Judicial review: the value of the public interest
Martin Edwards reflects on the government’s motives behind proposed changes to judicial review law
Oscar Wilde once commented, a cynic is “a man who knows the price of everything, and the value of nothing”.
It is unlikely he had judicial review in mind at the time, yet his quip seems appropriate to aspects of the government’s current proposals for judicial review reform.
Some might express surprise that having commissioned and received the report from the Independent Review of Administrative Law, which suggested some relatively minor changes to current judicial review procedure, the government has decided to press on with more far-reaching changes.
It has certainly attracted criticism from professional bodies such as the Law Society and Bar Council.
The fact the government refused to publish the individual departmental submissions to the review may also arouse suspicion as to its true motives. Instead, it chose to publish a summary of submissions from 14 government departments which it admits did not “necessarily cover every aspect of the government departments’ responses”.
One area of concern surrounds the issue of costs. The Home Office has recently been criticised for appearing to step on the Ministry of Justice’s toes by consulting on extending fixed recoverable costs in immigration judicial reviews, at a time when the changes to be introduced in the Judicial Review Bill, as set out in the Queen’s Speech, make no mention of changes to the costs regime.
The summary contains some telling comments regarding government costs in judicial review. It suggests that the cost, resources and time involved in responding to a judicial review may lead to over-cautious advice and decision-making.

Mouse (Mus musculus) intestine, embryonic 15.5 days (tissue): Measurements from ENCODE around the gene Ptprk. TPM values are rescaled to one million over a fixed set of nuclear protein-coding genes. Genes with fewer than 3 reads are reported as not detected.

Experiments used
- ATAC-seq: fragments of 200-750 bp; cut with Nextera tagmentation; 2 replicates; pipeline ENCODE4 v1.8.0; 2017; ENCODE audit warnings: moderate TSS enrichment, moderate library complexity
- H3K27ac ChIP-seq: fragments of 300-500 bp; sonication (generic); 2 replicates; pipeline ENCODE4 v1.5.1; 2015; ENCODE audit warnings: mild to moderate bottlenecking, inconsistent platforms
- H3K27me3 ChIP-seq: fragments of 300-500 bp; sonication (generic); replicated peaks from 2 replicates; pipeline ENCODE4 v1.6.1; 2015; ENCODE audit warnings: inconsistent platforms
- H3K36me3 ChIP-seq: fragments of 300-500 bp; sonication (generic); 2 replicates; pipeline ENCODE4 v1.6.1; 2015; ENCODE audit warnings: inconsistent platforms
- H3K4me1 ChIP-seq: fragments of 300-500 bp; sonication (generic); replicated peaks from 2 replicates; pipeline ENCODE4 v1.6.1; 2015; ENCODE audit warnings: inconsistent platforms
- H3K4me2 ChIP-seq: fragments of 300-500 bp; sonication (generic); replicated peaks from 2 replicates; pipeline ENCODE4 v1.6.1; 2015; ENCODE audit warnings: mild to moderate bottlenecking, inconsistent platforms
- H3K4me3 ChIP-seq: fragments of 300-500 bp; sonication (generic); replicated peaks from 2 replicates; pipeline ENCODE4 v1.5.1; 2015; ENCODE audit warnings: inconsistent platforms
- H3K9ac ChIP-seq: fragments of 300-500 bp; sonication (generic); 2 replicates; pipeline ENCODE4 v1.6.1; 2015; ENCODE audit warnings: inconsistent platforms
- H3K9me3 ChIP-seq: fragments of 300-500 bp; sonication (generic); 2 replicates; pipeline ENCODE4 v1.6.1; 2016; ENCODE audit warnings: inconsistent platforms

It also states that simple judicial reviews can involve costs of up to £100,000 and that departments were rarely able to recover their costs, even if successful. It gave, as an example, the Home Office which it asserted spent over £75m in 2019-2020 defending immigration and asylum judicial reviews.
It went on to suggest that there was costs inflation and there appeared “to be little disadvantage to legal firms in inflating bills and going to costs assessment (they are awarded costs of doing so even if the final sum ordered by the court is closer to the Department’s last offer than theirs)” and this “incentivises poor claimant behaviour and penalises departments for acting pragmatically”.
The summary added that “the current cost system is not always to the benefit of the Department and the taxpayer”.
The reference to the Home Office’s immigration judicial review costs may explain why home secretary Priti Patel is standing on Robert Buckland QC’s toes on this issue.
However, the comment about driving down claimant costs and possible inflation of bills by some legal firms is difficult to reconcile with two recent cases which suggest that the government itself is not averse to the occasional use of costs as a potential tactical weapon.
In Good Law Project v Secretary of State for Health and Social Security  2 WLUK 336, the claimant had been granted permission to apply for judicial review of the Health Secretary’s decision to award covid-19 PPE contracts worth between £400 and £700m.
The government had estimated its costs to be £1m while the claimant estimated their costs to be over £250,000. The claimant applied for a costs capping order under section 88 of the Criminal Justice and Courts Act 2015, otherwise it would have to withdraw from the case. O’Farrell J granted the order and put a cap on both sides of £250,000.